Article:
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substandard lcs. --substandard policies. these policies will not be there. when you take a look at what the president did. his objective was to make sure every american would have access to affordable coverage and we are on track to achieve that. guest: in some cases there were plans that were in effect before the affordable care act. they can improve the plans. that would not subject them to losing their protection under the grandfather clause. these are policies that were in existence but were changed between the passage of the affordable care act adnd now.
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well, let's take a look at the 5 million. themajority of people in individual market to be able to maintain their coverage beyond january 1. let's take a look at these individuals. a large number comes in in the pull every year. these are not people that generally keep these policies for many years. they then move into -- they may go to an employer that provides benefits. you have to take a look at these numbers. we may have to make some modifications. i think these numbers do not reflect the fact that most of thee individuals, if exchanges are up and running,
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will be taking care of. host: go ahead, robert. thisr: why does administration continue to believe that they can pick winners and losers? you say only 5 million people are going to be affected. it will be over half of the people in this country that will be affected one way or another by this law. i want to know what gives you the right to think you can be like that. guest: the objective is to make sure every american has access to affordable quality health care and that health care is a right and not a privilege. many americans will be affected. i hope they will be affected in a positive way. putting a limit as to how much
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the insurance will cover, forcing many individuals into bankruptcy, that we will no longer have to pay for those who do not have insurance, everyone will be accountable for their own health care responsibilities. there is a lot in this bill that will affect millions of americans in a very positive way. i hope people will reflect a what their experience was before the affordable care act. i heard from many of my constituents about the arbitrary increase of insurance costs or how insurance companies the night coverage or left the market. we cleaned up those practices. america was the last industrial nation in the world to come to universal coverage. i think this was a positive step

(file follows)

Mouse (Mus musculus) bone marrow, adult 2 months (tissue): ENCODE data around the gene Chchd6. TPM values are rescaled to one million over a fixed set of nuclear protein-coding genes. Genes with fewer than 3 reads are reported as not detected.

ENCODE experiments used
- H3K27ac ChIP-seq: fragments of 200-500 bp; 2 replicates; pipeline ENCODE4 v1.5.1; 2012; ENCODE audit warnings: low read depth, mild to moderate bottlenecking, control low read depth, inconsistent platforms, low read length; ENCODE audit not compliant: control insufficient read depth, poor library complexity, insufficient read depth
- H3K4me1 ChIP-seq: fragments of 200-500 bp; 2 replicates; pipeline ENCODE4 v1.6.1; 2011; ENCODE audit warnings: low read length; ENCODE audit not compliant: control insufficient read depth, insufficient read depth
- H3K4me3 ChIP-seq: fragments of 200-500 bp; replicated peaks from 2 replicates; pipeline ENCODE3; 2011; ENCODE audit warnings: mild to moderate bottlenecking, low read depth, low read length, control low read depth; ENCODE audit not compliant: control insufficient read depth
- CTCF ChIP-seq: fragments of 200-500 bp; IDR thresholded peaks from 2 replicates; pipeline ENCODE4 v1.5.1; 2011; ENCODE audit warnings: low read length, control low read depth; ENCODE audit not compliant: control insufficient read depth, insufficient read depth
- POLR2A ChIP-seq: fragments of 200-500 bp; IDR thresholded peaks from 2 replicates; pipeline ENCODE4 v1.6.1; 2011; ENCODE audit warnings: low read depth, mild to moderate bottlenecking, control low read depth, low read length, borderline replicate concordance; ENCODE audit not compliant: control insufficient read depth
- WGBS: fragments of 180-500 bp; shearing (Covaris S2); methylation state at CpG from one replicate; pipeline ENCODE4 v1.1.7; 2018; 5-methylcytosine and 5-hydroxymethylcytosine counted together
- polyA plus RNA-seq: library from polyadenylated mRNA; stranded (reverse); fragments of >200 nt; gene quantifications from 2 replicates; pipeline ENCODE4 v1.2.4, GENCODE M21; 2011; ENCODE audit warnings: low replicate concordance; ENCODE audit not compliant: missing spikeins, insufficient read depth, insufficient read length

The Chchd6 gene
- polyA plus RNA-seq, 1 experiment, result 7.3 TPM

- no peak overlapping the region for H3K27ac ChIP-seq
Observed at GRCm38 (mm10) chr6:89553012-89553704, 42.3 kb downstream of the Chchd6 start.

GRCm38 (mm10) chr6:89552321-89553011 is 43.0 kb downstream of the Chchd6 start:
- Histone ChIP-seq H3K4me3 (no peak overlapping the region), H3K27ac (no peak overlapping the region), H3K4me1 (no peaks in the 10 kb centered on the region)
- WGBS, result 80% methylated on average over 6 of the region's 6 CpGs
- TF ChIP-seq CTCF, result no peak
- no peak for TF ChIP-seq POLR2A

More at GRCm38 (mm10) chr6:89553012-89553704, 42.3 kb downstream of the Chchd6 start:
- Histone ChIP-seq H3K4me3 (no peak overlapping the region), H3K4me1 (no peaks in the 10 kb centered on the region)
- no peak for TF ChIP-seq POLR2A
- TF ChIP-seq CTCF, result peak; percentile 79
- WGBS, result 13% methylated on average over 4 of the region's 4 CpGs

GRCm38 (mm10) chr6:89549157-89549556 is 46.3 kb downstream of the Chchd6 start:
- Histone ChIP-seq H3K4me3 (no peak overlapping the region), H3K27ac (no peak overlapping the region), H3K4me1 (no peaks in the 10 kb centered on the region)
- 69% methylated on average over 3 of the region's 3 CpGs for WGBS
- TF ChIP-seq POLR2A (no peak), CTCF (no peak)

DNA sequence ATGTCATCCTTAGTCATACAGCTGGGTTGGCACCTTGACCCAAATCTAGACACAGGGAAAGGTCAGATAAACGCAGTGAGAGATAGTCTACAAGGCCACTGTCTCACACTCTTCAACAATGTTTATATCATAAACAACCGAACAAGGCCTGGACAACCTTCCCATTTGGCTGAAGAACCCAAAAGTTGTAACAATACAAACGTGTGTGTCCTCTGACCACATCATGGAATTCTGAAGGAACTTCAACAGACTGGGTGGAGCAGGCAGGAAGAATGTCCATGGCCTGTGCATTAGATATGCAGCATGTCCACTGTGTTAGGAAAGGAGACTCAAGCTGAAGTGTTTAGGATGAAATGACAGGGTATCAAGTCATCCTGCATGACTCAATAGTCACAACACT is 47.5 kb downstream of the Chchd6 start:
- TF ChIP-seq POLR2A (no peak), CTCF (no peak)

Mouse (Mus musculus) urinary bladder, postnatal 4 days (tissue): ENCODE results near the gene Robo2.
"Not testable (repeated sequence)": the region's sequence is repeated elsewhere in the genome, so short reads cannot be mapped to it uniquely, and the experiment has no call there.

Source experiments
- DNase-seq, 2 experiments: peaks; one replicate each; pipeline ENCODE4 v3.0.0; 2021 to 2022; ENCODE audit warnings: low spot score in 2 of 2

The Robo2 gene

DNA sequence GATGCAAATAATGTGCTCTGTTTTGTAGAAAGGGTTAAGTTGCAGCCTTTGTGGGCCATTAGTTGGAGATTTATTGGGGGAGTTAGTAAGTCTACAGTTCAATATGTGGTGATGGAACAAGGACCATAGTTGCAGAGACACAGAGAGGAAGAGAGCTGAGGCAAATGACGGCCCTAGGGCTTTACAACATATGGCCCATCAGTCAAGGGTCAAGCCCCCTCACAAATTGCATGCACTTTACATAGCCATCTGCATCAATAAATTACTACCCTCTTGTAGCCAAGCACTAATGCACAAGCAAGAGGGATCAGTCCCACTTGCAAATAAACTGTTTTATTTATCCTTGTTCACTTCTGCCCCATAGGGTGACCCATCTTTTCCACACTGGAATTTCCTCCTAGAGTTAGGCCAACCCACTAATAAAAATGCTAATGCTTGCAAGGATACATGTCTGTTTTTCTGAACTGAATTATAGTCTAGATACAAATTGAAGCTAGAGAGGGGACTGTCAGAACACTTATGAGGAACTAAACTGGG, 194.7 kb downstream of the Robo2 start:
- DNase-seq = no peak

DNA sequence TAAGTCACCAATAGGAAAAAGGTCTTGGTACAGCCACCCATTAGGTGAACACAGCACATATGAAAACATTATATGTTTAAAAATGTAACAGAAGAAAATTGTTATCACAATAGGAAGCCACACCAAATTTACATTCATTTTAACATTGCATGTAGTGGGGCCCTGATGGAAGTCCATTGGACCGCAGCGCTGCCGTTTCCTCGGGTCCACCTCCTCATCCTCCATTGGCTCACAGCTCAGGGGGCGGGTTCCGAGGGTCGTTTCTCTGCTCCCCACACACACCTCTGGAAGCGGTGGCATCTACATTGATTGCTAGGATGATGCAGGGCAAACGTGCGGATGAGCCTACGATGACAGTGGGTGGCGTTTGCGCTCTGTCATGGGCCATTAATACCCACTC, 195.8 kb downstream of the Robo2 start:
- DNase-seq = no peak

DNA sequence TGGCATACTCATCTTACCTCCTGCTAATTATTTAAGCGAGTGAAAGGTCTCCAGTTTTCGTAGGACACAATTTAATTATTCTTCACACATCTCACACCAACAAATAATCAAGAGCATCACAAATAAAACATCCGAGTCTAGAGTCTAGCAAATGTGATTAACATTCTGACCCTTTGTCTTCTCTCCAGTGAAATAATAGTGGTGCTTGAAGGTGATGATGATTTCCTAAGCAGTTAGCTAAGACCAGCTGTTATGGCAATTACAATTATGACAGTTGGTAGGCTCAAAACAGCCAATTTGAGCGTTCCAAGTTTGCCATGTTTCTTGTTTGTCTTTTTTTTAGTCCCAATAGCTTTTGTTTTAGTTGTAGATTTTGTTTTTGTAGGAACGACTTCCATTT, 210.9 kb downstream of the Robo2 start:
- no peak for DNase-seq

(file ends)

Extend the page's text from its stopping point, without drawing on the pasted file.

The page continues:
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for all americans. most americans will not notice the change. look at the trend line of the health care costs, they will see they saved money. parks.bout todd he has been subpoenaed and expected to show up on capitol hill any minute to testify. the white house says he's to be focusing on the website. guest: i think congress has a responsibility on oversight. i would hope we would focus on oversight. it is appropriate of members of the administration to appear on capitol hill. testifypeople can before congress and do their work in the administration. aimed it is an oversight
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at finding out the circumstance and being constructive in making the system work. if that is the purpose for the hearing, i support it. when we implemented the prescription joint plan under medicare, there was a sharp partisan difference in congress about whether we should move forward. there is no restriction drugs -- prescription drugs. after it passed, the democrats did hold hearings and we did look for ways to make look better and the benefits today are working better. we want congress to do our oversight. the law is not perfect. let's do what we can to make it better. how can we help these people who are disadvantaged? we need to be engaged. host: secretary said bill yes --